Feeds:
Posts
Comments

Archive for the ‘Pecans’ Category

Confession time for Bad Mama Genny: I’ve been using my Crockpot a lot lately.  Also, my text software just tried to edit “Crockpot” to read “crack pot”.

Please let it be known that I have not been using my crack pot a lot lately.

It’s addictive, that thing.

The Crockpot, not the crack pot.

Okay, you know what?  We’re gonna call it a slow cooker from this point forward.

So I’ve been using the slow cooker a lot lately, and once you get started and master a few basics, it’s actually pretty amazing and easy to end up with very nice food that doesn’t always taste like beef stew.

Unless it’s beef stew, and then it tastes like beef stew.  Or, at least, it should.  And if you have a problem with that, well, why were you making beef stew in the first place?

So last night I felt that it wasn’t enough to make salmon croquettes with lemon aioli and a side of steamed spinach and artichokes for dinner.  Hmm, surely there’s SOME ridiculous project I could start too late in the day?…I know!  I know!

GRANOLA!

Except I’m not a glutton for punishment (lie, totally am, but still) and I’ve burned more than my fair share of granola by leaving it in the oven for 0.29 seconds too long.  This here granola is a delicate business, folks.  And I just wasn’t up for a delicate project.

I’d heard that you could make substantially less finicky granola in a slow cooker, but only recently did I look into it for really reals.   And you know where you should go for the basics?

Right here, to Stephanie O’Dea’s site.  She’s the genius behind the cookbook, “Make it Fast, Cook it Slow,” a bible for those of you who heart your slow cooker big time.  Or your Crockpot.  Or heck, even your crack pot.

I didn’t use Stephanie’s granola recipe, and decided instead to go off in my own direction.  See, while O’Dea’s recipe calls for two liquid components–butter and honey–mine adds a third: fruit puree.  what worked for me was 1/2 cup fat, 1/2 cup sweet stuff, 1/2 cup fruit puree.  This cuts down on the amount of fat and sugar you need, adds flavor, and–oh, fluffernutter!–gives you even more scope for the imagination when it comes to cool taste combos.

Yesterday I made pumpkin granola.  I used pureed sugar pie pumpkin and added cinnamon, ginger, cloves, and a pinch of nutmeg.  Three words: OM NOM NOM.

I wish I could explain just how good this smelled while it cooked.  But I can’t.  They just haven’t invented Smell-o-Vision yet.  Or the Smell-ternet.

So now that we’ve added that fruit component, let’s review just a few of the taste combinations that come to mind:

Pumpkin puree with pecans, raisins, pie spices, and butter.

Apple butter with walnuts, pumpkin seeds, raisins, pie spices, and butter.

Any fruit puree you desire, or none, with maple syrup instead of honey, and walnuts

Coconut oil instead of butter, banana puree, banana chips (or dehydrated banana, added after cooling), macadamia nuts, chunks of dried pineapple, and shaved, unsweetened coconut

Cherries and almonds.  Mmmm….

Apple butter with blueberries, almonds, and butter…just like a muffin!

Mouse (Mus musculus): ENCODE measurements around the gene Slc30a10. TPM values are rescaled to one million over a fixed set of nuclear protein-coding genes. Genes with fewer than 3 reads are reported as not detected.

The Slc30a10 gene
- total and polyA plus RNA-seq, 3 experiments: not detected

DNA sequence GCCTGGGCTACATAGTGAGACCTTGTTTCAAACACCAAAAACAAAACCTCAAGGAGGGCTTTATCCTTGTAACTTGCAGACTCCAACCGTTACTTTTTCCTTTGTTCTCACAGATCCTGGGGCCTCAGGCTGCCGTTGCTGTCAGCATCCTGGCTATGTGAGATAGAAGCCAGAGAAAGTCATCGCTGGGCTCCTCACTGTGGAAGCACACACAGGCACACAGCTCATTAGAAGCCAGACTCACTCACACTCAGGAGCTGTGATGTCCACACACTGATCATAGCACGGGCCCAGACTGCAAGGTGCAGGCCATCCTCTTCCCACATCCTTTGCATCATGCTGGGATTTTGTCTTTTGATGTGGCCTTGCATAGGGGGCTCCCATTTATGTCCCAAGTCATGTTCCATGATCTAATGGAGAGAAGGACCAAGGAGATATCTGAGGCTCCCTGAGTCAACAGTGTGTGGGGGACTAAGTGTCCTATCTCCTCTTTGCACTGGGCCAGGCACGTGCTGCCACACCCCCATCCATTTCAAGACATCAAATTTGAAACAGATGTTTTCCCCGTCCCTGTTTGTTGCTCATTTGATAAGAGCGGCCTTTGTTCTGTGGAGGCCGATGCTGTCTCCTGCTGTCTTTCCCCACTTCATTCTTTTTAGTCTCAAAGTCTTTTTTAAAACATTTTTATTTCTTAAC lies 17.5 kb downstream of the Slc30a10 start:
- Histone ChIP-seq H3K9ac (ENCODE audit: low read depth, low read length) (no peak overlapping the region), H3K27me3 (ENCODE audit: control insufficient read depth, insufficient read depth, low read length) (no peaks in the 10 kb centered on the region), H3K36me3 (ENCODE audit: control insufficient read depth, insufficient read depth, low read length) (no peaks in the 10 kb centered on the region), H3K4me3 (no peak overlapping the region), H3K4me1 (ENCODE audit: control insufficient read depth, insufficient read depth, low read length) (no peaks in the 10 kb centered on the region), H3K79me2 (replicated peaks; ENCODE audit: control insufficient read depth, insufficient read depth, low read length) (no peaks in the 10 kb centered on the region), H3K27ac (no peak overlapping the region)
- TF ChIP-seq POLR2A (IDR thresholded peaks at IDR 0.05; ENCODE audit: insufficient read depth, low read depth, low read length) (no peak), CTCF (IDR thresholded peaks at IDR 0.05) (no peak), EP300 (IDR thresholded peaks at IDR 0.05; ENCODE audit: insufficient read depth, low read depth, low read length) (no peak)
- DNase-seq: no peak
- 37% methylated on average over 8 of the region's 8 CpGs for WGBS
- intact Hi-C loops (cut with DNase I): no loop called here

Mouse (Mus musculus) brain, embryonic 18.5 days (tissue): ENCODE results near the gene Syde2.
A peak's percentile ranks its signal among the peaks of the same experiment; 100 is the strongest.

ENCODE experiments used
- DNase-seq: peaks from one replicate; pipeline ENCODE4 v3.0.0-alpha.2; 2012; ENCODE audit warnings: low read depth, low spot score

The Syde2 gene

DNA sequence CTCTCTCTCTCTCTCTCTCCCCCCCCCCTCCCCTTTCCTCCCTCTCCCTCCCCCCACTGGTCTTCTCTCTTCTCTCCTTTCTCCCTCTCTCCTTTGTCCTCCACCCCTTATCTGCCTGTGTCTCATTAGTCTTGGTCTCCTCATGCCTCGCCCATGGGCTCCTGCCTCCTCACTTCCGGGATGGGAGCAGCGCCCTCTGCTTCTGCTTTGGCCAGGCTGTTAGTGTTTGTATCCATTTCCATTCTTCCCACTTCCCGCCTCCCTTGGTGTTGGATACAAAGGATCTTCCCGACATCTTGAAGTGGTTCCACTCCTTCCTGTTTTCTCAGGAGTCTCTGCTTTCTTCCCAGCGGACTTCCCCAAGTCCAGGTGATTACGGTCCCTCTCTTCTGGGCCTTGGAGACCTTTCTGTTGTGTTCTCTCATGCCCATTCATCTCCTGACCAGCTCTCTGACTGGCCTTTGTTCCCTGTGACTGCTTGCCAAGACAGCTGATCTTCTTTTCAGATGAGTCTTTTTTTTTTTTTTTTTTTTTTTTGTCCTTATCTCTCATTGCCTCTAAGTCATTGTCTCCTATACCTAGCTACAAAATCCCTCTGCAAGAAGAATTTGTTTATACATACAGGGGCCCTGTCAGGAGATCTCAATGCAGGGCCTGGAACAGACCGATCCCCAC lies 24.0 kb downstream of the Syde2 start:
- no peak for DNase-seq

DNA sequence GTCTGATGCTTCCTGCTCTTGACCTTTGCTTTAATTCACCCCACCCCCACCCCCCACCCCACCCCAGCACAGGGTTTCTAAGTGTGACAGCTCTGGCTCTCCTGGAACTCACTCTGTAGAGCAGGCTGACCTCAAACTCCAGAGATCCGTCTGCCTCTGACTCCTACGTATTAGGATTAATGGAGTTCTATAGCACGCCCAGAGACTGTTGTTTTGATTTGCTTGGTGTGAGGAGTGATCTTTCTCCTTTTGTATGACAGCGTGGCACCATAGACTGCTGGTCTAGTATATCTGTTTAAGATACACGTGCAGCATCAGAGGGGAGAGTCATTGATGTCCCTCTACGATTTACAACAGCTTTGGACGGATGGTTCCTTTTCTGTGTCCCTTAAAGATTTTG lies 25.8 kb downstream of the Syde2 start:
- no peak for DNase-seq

Banana puree with walnuts and butter, and dehydrated bananas added after cooling…like banana nut bread!

Pumpkin puree with dried cranberries and pecans…perfect for Thanksgiving breakfast!

Basically, what I’m saying here is: this is the easiest granola you will ever make.  You will not go back to burning tray after tray of granola in the oven and sobbing all over your own The Boy while he tries to console you about all those wasted ingredients.  And the sky’s the limit with this recipe–if you can imagine it, you can do it!

Who’s that on the phone?  It’s Legal?  And they’re telling me I can’t guarantee that if you can imagine it, you can do it?

Okay, revision.  More like, if you can imagine it, you can try it, be my guest, but I won’t be held responsible for the results.

There, that’s better.  Legal should be happy with that.

Hey, what are you still doing here?  Shouldn’t you be playing with your crack pot?  I mean, Crockpot.  I mean, slow cooker.

Damn. Legal again.

Crockpot Granola, a Jillion Different Ways

Go Get:

5 cups oats
1/2 cup honey (or maple syrup, etc.)
1/2 cup butter (or coconut oil, or Earth Balance, or half butter/half peanut butter, etc.)
1/2 cup fruit puree of your choice
1 heaping teaspoon cinnamon
2 Tablespoons wheat germ
1/2 cups sliced almonds
1/2 cup sunflower seeds
3/4 cup dried fruit and/or dehydrated fruit (Trader Joe’s, among other places, sells fruit that’s been dehydrated–the second it comes into contact with moisture, it rehydrates and becomes soft again.  While dried fruit can be added during cooking, I’d hold off on adding dehydrated fruit until you’re bagging the cooled mixture.)

Directions:
Toss all ingredients except for dried fruit (and any dehydrated fruit you may be using) into the stoneware and set it to high.  Don’t bother melting the fat and honey together first, as O’Dea recommends.  While this is a nice touch, I can’t bear the thought of washing an extra pot when I’m already using the slow cooker.  Call me crazy.  Vent the slow cooker by sticking a wooden spoon in between the lid and the stoneware.  This will help your granola to lose excess moisture.